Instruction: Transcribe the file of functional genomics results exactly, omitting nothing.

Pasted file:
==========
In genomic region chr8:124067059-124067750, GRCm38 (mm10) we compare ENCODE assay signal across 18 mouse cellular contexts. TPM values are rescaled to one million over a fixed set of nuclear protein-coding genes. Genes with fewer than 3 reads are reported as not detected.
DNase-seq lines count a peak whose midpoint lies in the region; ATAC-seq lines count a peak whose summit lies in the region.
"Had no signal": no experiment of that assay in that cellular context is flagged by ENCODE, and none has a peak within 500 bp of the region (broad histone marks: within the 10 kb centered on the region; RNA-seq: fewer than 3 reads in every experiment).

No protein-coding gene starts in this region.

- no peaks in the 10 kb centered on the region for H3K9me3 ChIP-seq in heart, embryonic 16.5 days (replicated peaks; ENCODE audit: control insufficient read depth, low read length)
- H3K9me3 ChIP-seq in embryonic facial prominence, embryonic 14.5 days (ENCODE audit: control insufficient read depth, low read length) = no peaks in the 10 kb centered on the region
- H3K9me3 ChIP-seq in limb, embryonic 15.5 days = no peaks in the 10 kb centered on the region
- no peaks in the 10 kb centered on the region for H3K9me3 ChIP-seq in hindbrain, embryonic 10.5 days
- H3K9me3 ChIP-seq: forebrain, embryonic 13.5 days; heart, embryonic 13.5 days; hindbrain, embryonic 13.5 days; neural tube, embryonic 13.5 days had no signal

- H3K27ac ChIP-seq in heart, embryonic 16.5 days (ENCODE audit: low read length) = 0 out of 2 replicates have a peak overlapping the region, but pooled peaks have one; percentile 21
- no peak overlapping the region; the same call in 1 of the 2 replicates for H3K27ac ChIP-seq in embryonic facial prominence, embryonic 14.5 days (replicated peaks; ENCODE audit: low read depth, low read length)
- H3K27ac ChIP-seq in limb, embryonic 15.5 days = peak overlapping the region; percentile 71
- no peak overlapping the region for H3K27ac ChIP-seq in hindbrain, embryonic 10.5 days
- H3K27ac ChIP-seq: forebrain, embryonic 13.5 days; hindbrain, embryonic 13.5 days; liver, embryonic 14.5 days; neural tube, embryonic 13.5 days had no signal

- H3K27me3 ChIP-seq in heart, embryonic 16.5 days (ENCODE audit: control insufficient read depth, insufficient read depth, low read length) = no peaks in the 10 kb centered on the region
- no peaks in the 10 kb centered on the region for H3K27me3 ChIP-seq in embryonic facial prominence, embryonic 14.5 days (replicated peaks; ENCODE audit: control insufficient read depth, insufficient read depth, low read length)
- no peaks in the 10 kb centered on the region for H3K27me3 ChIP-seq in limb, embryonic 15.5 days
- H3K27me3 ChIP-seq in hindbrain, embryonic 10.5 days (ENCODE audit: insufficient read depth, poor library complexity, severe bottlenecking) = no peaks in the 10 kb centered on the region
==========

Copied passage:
In genomic region chr8:124067059-124067750, GRCm38 (mm10) we compare ENCODE assay signal across 18 mouse cellular contexts. TPM values are rescaled to one million over a fixed set of nuclear protein-coding genes. Genes with fewer than 3 reads are reported as not detected.
DNase-seq lines count a peak whose midpoint lies in the region; ATAC-seq lines count a peak whose summit lies in the region.
"Had no signal": no experiment of that assay in that cellular context is flagged by ENCODE, and none has a peak within 500 bp of the region (broad histone marks: within the 10 kb centered on the region; RNA-seq: fewer than 3 reads in every experiment).

No protein-coding gene starts in this region.

- no peaks in the 10 kb centered on the region for H3K9me3 ChIP-seq in heart, embryonic 16.5 days (replicated peaks; ENCODE audit: control insufficient read depth, low read length)
- H3K9me3 ChIP-seq in embryonic facial prominence, embryonic 14.5 days (ENCODE audit: control insufficient read depth, low read length) = no peaks in the 10 kb centered on the region
- H3K9me3 ChIP-seq in limb, embryonic 15.5 days = no peaks in the 10 kb centered on the region
- no peaks in the 10 kb centered on the region for H3K9me3 ChIP-seq in hindbrain, embryonic 10.5 days
- H3K9me3 ChIP-seq: forebrain, embryonic 13.5 days; heart, embryonic 13.5 days; hindbrain, embryonic 13.5 days; neural tube, embryonic 13.5 days had no signal

- H3K27ac ChIP-seq in heart, embryonic 16.5 days (ENCODE audit: low read length) = 0 out of 2 replicates have a peak overlapping the region, but pooled peaks have one; percentile 21
- no peak overlapping the region; the same call in 1 of the 2 replicates for H3K27ac ChIP-seq in embryonic facial prominence, embryonic 14.5 days (replicated peaks; ENCODE audit: low read depth, low read length)
- H3K27ac ChIP-seq in limb, embryonic 15.5 days = peak overlapping the region; percentile 71
- no peak overlapping the region for H3K27ac ChIP-seq in hindbrain, embryonic 10.5 days
- H3K27ac ChIP-seq: forebrain, embryonic 13.5 days; hindbrain, embryonic 13.5 days; liver, embryonic 14.5 days; neural tube, embryonic 13.5 days had no signal

- H3K27me3 ChIP-seq in heart, embryonic 16.5 days (ENCODE audit: control insufficient read depth, insufficient read depth, low read length) = no peaks in the 10 kb centered on the region
- no peaks in the 10 kb centered on the region for H3K27me3 ChIP-seq in embryonic facial prominence, embryonic 14.5 days (replicated peaks; ENCODE audit: control insufficient read depth, insufficient read depth, low read length)
- no peaks in the 10 kb centered on the region for H3K27me3 ChIP-seq in limb, embryonic 15.5 days
- H3K27me3 ChIP-seq in hindbrain, embryonic 10.5 days (ENCODE audit: insufficient read depth, poor library complexity, severe bottlenecking) = no peaks in the 10 kb centered on the region